Sunday, October 19, 2008

Day 162

this morning, as far behind as it now seems, started unsurely. we checked out of the best western before eleven a.m.
that stay in itself was a massive blessing made possible by a friend's parents' frequent flyer miles.

adam and i soon realized halfway through the parking lot that we were not going to get far with all our luggage. we spotted a stray shopping cart across the way (it was the only one that didn't require a deposit to unlock) and like the two bums that we really hadn't tried to become, we loaded our luggage into this cart and headed to church.

that's right. church. during earlier stays in vancouver with kirk from camp, i met his dad kent anderson, a professor at trinity western, and he'd told me that one of his former students was now the pastor of fernie fellowship baptist church. he also said that i could drop his name if it meant establishing connection. we were now headed to this church, pushing the cart and pulling rolling bags across the highway.

the pastor was out of town, unfortunately, but i immediately liked the vibe and 'being' of this church. unlike portland's imago dei, which was cool and inspiring in an equally spiritual and trendy way, this atmosphere didn't hold any pretenses of guest vs stranger cool point deficiencies and seeing that we were bringing all our belongings to church we were kindly greeted, accepted, and allowed to put our stuff with the coats. young guys led the music for the service and we ended up sitting in the crowd of younger people in the front right. the sermon by a guest speaker was solid and i knew i'd found a place i loved when one of the introduction men, probably one of the pastors, told stories about his recent hitchhiking adventures to different churches and places and shared the amazing ways that God had been hooking him up through relationships of his past. he hitches to meet people and pays them for gas instead of driving by himself. sweet.

the church needed a part time janitor. i talked to the lady who'd made the announcement after the service and ended up getting the job. this comes at a huge time because i still need to find some work.

we met a bunch of the people sitting around us and became familiarized and accepted. among these people was jeremy, who'd played guitar on stage for worship, and he invited us to stay at his house until we moved into ours. this is huge. after leaving the hotel earlier with no real place to stay, we were homeless no more. from there everything fell together. i talked to the guy who'd led worship and he said they needed someone to play piano. i'm going to practice with them on wednesday.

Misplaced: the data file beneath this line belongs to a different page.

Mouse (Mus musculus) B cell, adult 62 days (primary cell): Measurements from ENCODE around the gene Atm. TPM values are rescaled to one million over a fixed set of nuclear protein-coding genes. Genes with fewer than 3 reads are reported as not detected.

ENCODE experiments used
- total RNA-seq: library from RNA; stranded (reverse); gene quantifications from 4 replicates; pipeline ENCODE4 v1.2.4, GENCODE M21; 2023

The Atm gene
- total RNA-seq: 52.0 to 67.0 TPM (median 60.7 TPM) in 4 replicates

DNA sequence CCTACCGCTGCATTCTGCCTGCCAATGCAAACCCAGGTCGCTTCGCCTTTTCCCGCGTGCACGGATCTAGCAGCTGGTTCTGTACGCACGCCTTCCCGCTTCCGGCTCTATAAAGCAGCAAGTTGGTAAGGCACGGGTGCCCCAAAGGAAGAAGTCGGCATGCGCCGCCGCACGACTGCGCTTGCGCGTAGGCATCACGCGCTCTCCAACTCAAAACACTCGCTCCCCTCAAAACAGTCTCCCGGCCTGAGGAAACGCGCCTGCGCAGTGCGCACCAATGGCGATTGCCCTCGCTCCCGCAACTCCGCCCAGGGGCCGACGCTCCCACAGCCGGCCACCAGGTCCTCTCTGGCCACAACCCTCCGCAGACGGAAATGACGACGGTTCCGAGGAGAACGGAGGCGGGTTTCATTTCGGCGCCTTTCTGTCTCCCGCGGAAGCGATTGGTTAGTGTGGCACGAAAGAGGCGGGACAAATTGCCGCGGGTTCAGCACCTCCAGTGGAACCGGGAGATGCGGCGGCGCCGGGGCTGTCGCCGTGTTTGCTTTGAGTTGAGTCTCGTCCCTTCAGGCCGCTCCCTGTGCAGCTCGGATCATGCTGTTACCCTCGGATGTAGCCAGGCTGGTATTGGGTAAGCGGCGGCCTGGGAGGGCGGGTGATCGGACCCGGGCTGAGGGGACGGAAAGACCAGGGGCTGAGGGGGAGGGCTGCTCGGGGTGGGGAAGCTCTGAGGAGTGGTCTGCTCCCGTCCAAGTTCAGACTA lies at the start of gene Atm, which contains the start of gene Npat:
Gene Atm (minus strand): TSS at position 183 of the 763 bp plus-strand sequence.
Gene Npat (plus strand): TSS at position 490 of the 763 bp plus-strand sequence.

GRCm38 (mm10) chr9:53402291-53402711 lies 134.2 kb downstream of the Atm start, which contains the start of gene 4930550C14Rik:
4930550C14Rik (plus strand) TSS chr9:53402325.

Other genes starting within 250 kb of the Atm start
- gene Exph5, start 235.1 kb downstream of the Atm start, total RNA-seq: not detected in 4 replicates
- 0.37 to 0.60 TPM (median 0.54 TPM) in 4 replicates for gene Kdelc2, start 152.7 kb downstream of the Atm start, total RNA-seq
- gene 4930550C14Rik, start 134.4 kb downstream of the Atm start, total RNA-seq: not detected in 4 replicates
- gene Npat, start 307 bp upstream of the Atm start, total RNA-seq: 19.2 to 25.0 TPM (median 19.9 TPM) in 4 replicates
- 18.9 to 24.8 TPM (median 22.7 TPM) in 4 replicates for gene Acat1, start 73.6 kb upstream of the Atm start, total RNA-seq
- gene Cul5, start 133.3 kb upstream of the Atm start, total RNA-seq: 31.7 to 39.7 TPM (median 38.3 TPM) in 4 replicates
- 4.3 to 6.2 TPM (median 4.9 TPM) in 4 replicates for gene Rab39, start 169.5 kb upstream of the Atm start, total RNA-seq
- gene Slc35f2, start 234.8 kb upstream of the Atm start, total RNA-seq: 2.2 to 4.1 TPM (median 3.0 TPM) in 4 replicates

some of the other guys at this house are amazing musicians. jeremy, who plays mandolin and fiddle as well as guitar, sat around with me and another stellar guitarist ian and we played blues and jammed bluegrass for part of the afternoon and evening. we really bonded and we reckon we'll start pulling gigs soon in town. a group totaling eleven met up in jeremy's driveway and we walked through the neighborhood to the park and played eighteen holes of frisbee golf.


large gold leaves were thick on the ground and crisp air flowed down from the huge mountains that surround every horizon of this town. even from inside the church the peaks reached and split the skyline. as we rode longboards to the supermarket to create some sort of cheap menu to cook for dinner i noticed that the air keeps getting noticeably cooler. dusk is sudden and the cold dark is deep once the sun disappears behind the towering peaks.

i read a book once, through painted deserts, and experienced a mix of inspiration and jealously at the exciting path that unfolded for don miller. i wanted that. as i turned pages and fed imagination and perspective, i knew that i couldn't settle for the average life, but i had no way of positively pursuing any of this. i don't have any control.

still, day by day, plans and people and blessings and opportunities are being presented and humbly received and i'm starting to see that this story isn't like what i'd thought i'd read about before.

this story is real, it's happening this moment. life is now. be.

and the best part is that i fully believe that if any of it should not never have happened, it already wouldn't have.

1 comment:

Joshua Field said...

duuude so rad. im stoked on eerything working out for you so crazy God style.